(DISCLOSURE: I am employed in the biometrics industry.)
Technology is an extension of humanity and an embodiment of the human spirit, rather than an external force that one must mitigate. Yet this distributed life-form pulsing on the surface of the earth has its own agency and agenda. My artistic practice explores the relationships between this exponentially growing techno-organism as it relates to spirituality, human consciousness and impermanence.
One of his projects includes his look at my industry. If you are not familiar with the way in which biometric matching systems (such as automated fingerprint identification systems and facial recognition systems) work, it’s important to note that such systems do not compare fingerprints and faces per se. They take images of fingerprints and faces and then process them, reducing them to mathematical representations that can be processed by computers and “matched.” (See this post for an example of how fingerprints are represented in a system.)
The end result is what interests Crispin.
Theoretically, I am concerned with the aggressive overdevelopment of surveillance technology and how this is changing human identity and how humanity interacts with technology. By technology I mean individual instances of technological devices and networked systems like cameras and software, but also what I identify as the ’Technological Other’, a global living super-organism of all machines and software. Technically, my specific focus has been in reverse engineering facial recognition, facial detection, and image correlation techniques in order to reveal how they represent human identity.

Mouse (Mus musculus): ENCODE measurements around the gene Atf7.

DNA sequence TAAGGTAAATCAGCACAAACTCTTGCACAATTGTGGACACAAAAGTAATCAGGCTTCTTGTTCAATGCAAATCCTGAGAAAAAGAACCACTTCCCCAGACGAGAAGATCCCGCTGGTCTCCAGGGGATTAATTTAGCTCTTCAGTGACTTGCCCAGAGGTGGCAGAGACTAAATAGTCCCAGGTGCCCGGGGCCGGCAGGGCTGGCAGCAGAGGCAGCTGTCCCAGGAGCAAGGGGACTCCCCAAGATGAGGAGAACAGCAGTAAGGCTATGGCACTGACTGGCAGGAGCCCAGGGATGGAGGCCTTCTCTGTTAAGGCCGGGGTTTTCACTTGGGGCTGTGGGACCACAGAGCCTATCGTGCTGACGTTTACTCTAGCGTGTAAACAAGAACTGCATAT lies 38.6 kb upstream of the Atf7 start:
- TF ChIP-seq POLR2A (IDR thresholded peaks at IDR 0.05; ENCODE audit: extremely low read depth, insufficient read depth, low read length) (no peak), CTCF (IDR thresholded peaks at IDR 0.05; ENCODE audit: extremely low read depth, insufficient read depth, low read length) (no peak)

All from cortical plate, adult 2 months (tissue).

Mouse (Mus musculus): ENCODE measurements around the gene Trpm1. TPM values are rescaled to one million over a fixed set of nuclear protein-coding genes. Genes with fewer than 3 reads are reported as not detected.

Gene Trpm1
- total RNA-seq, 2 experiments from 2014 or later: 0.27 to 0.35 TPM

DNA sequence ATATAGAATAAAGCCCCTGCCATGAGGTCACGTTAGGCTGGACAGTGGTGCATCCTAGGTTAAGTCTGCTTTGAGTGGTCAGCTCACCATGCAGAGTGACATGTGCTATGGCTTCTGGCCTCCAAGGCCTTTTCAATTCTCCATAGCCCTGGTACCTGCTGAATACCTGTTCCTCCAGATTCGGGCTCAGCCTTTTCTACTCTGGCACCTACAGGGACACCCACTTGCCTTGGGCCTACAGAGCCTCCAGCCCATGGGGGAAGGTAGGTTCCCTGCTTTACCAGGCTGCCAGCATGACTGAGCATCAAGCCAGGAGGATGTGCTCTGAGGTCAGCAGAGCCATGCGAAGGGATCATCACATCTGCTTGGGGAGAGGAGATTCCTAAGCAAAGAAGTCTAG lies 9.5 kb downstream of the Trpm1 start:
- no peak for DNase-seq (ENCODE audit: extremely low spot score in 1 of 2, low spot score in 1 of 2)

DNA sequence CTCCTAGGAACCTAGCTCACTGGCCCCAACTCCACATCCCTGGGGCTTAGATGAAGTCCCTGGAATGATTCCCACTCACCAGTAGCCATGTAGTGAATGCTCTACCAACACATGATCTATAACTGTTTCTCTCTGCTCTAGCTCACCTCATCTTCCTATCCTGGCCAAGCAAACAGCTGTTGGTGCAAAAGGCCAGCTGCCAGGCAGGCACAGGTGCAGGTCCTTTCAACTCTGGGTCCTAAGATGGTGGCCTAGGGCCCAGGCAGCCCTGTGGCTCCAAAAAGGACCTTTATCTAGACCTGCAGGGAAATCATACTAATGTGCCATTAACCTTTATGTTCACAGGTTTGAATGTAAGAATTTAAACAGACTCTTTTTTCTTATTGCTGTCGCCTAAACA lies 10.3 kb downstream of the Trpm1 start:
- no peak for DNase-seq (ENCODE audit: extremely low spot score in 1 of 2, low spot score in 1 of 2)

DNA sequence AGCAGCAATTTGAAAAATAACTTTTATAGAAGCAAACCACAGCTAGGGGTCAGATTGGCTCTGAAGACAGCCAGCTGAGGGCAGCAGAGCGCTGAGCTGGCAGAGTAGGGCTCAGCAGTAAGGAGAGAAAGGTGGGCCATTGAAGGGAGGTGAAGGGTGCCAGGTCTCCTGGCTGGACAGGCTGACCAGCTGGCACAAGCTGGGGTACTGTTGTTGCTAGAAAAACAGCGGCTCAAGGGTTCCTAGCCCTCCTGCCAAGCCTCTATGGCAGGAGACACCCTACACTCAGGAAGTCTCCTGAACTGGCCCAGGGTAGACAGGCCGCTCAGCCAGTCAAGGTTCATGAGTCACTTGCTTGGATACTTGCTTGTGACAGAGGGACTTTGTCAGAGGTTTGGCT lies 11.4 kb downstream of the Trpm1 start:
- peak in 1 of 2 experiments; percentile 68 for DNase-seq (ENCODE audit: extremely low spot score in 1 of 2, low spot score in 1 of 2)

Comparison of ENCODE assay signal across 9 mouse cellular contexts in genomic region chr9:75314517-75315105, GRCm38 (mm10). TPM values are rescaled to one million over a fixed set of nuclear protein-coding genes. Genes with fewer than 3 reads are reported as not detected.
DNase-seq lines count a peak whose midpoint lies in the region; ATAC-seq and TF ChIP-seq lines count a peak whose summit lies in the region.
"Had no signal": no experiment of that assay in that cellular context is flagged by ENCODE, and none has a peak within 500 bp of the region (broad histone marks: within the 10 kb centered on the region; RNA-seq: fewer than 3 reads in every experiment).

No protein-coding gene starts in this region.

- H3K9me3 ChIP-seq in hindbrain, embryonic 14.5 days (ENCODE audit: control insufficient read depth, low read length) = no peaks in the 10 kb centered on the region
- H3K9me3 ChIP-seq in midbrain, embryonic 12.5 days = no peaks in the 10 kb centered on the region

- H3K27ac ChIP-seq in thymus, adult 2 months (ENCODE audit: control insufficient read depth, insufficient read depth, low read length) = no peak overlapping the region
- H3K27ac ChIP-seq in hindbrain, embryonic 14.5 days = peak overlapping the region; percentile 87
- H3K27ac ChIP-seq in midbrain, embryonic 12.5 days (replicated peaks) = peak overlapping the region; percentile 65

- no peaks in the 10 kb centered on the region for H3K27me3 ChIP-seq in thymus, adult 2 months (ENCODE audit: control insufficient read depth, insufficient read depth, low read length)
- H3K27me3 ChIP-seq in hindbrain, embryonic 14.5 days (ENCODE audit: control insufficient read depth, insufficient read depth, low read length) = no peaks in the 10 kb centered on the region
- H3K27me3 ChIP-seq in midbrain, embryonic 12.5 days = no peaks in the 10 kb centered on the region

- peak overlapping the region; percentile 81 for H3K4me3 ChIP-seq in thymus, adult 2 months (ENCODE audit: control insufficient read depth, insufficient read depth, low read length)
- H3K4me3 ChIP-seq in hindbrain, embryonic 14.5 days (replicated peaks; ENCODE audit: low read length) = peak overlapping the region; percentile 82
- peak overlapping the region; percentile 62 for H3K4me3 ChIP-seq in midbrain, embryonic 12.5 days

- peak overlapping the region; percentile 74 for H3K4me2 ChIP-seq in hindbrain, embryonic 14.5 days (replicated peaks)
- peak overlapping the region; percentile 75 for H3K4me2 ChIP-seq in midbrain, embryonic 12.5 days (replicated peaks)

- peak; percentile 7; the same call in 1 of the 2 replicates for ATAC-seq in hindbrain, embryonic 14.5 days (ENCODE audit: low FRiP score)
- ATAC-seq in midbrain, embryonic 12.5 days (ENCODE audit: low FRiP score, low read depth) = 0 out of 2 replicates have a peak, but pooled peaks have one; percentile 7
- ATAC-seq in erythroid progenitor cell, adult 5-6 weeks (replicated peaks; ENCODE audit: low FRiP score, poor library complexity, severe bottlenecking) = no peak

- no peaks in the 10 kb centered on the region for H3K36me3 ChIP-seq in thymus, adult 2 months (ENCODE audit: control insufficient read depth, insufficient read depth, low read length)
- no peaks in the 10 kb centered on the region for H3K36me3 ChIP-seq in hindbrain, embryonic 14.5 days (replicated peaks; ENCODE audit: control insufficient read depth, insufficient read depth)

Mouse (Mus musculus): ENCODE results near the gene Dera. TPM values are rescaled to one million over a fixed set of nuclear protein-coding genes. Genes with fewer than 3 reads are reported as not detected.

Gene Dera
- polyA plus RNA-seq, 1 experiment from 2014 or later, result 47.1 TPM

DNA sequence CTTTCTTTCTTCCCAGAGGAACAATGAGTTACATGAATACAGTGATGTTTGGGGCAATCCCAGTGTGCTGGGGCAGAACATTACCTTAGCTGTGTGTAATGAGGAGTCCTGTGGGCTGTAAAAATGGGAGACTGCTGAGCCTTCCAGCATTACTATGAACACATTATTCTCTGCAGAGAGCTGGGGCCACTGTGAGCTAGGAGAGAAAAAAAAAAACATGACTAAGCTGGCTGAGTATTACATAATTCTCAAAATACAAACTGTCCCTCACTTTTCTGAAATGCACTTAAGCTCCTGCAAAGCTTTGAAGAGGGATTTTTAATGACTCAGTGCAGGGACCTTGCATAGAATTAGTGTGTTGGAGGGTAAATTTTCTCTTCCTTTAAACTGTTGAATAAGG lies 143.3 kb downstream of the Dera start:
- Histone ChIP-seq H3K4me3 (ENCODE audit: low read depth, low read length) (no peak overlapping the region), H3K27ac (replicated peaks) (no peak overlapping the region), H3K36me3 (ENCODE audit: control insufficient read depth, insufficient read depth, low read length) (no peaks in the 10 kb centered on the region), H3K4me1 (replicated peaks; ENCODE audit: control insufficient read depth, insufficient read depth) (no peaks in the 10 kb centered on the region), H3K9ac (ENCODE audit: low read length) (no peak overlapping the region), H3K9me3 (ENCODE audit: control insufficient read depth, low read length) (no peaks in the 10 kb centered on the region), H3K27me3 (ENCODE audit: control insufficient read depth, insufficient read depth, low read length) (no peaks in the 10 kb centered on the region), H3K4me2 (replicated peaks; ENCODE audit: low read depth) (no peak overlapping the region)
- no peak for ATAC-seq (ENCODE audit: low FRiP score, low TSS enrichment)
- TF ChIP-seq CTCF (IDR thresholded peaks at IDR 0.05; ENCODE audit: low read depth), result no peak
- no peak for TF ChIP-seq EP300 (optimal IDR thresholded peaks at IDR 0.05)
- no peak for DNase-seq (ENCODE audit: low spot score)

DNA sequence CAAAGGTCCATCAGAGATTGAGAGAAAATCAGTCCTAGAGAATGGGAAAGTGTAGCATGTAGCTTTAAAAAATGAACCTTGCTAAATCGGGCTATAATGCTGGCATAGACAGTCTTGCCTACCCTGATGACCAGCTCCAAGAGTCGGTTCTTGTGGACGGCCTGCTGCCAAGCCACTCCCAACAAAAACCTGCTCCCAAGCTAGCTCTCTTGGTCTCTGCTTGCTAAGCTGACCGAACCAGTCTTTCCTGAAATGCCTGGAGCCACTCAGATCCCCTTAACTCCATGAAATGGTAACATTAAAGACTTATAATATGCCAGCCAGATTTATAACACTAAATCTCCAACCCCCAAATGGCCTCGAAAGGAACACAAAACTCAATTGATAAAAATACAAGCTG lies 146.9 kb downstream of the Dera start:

The result, according to Crispin, is something that a facial recognition algorithm will recognize as a face, but that does not qualify as a “face” by our common understanding.
While I do not agree with Crispin’s belief that our dependence upon these technologies is somehow converting them into “animistic deities brought out of the algorithmic-spirit-world of the machine and into our material world,” I will grant that the data masks remind us that our biometric records, Twitter avatars, and even voice or video recordings are not us.
However, Crispin’s project doesn’t really touch on a basic conflict in our thinking about surveillance.
In a reactive manner, Michael Brown’s death in Ferguson, Missouri has resulted in many calls for police to always wear video recording equipment, so that all encounters between police and civilians are recorded. (I’ve touched on this before.) Many are elated at the fact that the actions of Tamerlan and Dzhokhar Tsarnaev were captured by a number of cameras in Boston, Massachusetts.
At the same time, some of the same people who are demanding that the police record things are also demanding that the police NOT record things. Crispin is disturbed by the fact that the FBI’s Next Generation Identification system can possibly be used on civilians. Many are disturbed by all of those video cameras out there – stationary ones installed by governments and private businesses, and mobile ones on Google Glass and on our own telephones.
You can’t simultaneously demand that things be recorded, and that things not be recorded.
Tangential postscript – earlier in this post, I referred to something that I wrote back in September. Although it was supposedly a fiction story, there was a brief mention of a character named “Officer Jim.”
She still retained the video in which one citizen boldly shouted, “You can’t touch me! I know Officer Jim,” only to receive the reply, “I am Officer Jim. And I’m taking you to the station to get booked.”
There really was an “Officer Jim.” For many years, James Conley worked for the Anaheim Police Department. Among his many responsibilities, Conley was responsible for managing the city’s automated fingerprint identification system – initially a Printrak system provided by my employer Motorola, and subsequently a system provided by my company’s competitor 3M Cogent. After I wrote my post with its “Officer Jim,” the real James Conley passed away suddenly. He will be missed.